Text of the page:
Instead, McConnell looked for someone to team up with. US researcher Dr. Stephen Fesik from Vanderbilt University in Nashville fit the profile. Fesik had been researching KRAS there since 2009 and had developed a new technology: fragment-based drug discovery, an innovative approach that can find drugs for the toughest targets. Fesik had advanced this approach at the pharmaceutical company Abbott Laboratories (now AbbVie), where he had been working from 2000 to 2009 as the head of cancer research. He is considered a pioneer in his field; Fesik and colleagues at Abbott developed a medication, which is used to treat leukemia.

When McConnell called Fesik in 2013, he was unsurprised, because many pharmaceutical companies consulted him regularly. Fesik flew to Vienna for two days – and was met with a storm of questions from Boehringer Ingelheim’s researchers. “It was very clear to me that they truly wanted to change something.” What impressed him even more, was the fact that Boehringer Ingelheim was truly interested in a serious exchange. Other companies had invited Fesik to agree with their ways of doing things. In Vienna, the situation was different. “They wanted my opinion, and they have implemented my advice.”

The initial consulting service turned into a formal cooperation between Boehringer Ingelheim and Vanderbilt University which is now entering its seventh year. Today, Fesik and McConnell are working together to shut off KRAS entirely. They pursue this by searching for structures to serve as “keys” that fit exactly into the “locks” on the surface of the KRAS protein. Thanks to highly sensitive biophysical measurement methods, they can precisely examine nearly every molecule that binds to the protein’s surface. Using X-ray crystallography, they can view the “keys” and “locks” all the way down to the atomic level. Thanks to this cooperation with Fesik, Boehringer Ingelheim has discovered not just one but a number of such “keys” to KRAS and other cancer-causing proteins.

The two pioneers agree that they would never have made it so far on their own. While McConnell knew that he needed to blaze entirely new trails, Fesik needed Boehringer Ingelheim’s manpower. Working together, the two of them realized that they needed to combine the KRAS inhibitors with other medications to achieve real options for treatment. In September 2019, Boehringer Ingelheim entered into a partnership with the Indian pharmaceutical company Lupin, which had developed what is known as a MEK inhibitor.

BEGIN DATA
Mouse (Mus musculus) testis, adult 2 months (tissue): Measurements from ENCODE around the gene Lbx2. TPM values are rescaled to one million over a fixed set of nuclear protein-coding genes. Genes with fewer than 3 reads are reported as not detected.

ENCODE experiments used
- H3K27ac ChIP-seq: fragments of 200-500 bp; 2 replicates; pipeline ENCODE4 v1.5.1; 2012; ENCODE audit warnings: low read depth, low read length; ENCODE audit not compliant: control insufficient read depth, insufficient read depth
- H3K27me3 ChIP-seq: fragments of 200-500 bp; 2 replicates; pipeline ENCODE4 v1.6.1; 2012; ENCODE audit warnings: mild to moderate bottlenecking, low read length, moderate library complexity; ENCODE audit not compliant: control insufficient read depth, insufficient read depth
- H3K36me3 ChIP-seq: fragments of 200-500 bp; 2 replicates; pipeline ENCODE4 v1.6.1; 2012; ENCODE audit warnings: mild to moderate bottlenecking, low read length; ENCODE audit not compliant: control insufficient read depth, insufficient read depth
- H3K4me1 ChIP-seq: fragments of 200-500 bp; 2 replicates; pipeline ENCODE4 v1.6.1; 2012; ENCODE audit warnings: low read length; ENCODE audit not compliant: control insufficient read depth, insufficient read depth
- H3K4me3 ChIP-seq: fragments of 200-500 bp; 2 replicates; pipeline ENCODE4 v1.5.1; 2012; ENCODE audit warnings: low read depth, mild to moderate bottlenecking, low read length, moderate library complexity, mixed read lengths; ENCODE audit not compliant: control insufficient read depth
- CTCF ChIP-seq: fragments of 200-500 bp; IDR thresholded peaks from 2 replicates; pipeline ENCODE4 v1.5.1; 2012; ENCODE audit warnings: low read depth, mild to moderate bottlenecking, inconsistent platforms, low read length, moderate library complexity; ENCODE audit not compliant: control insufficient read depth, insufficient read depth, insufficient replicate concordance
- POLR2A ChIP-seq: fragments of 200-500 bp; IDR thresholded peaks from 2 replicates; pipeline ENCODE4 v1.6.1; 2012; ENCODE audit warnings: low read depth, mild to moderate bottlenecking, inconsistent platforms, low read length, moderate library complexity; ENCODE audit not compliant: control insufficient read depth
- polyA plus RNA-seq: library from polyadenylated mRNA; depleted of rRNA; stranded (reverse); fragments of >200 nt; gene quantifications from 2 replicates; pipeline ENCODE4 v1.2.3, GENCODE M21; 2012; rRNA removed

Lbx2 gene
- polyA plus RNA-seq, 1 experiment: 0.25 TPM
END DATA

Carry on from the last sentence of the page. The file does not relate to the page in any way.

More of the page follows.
The founder of AMAL combines components to make an effective vaccine.


Boehringer Ingelheim relies on collaboration with partners in science and industry around an incredibly diverse range of projects. One major step was the acquisition of the Swiss biotech firm AMAL Therapeutics in July 2019, which strengthened the second key strand of cancer research at Boehringer Ingelheim: immuno-oncology.

At the head of AMAL stands Dr. Madiha Derouazi. When she founded the company in 2012, the Boehringer Ingelheim Venture Fund was one of its first seed investors. Her vision is no less ambitious than that of McConnell and Fesik: Derouazi wants to develop a cancer vaccine. In contrast to prophylactic vaccines, which aim to prevent the outbreak of an infection, a therapeutic vaccine such as this would serve to combat illnesses which have already emerged.

Like McConnell and Fesik, Derouazi has also had to overcome resistance. She responds to the question of whether her colleagues advised against her research with a laugh. “Everyone did.” But it turns out pioneers don’t give up so easily. The founder and CEO of AMAL has stayed true to her vision; she is working to develop a cancer vaccine that will carry antigens, i.e. parts of proteins, which are also found in tumors. Such a vaccine will serve to activate the immune system, particularly its “killer T cells,” which will then attack and destroy the tumor.

Boehringer Ingelheim believed in my idea and supported me – which is what got the research going. That made a lasting impression on me.


She works toward this goal with a team of 15 researchers in a laboratory at the University of Geneva’s medical campus. The AMAL team combines various components to develop an effective vaccine. The researchers carry out this process using AMAL’s KISIMA technology platform. Patent certificates from all over the world hang alongside the file cabinet in Derouazi’s office. With the help of KISIMA, Derouazi developed the protein vaccine ATP128, which she is now testing in a clinical trial on the treatment of a specific type of colon cancer. This would be impossible without Boehringer Ingelheim, she says.

“From the very beginning, the Boehringer Ingelheim Venture Fund supported me not only with financial assistance, but also with specialist support,” Derouazi emphasizes. “Even then, Boehringer Ingelheim believed in my idea – which is what got the research going. That made a lasting impression on me.” For the last three years, AMAL has also cooperated with Boehringer Ingelheim subsidiary Vira Therapeutics, a biopharmaceutical company from Innsbruck, Austria, that specializes in researching therapies with viruses that destroy cancer cells.

Cancer, however, is an extremely clever foe. Tumor cells conceal themselves from the immune system by constantly mutating and changing. They also multiply so quickly that the body’s defenses can scarcely keep up. It is for this reason that Boehringer Ingelheim plans not only to deploy multiple immunotherapies in parallel, but to also combine them with additional tumor cell-specific therapies. And AMAL will play a crucial role in this as well, guided by the meaning of the company’s name “Amal”, the Arabic word for hope.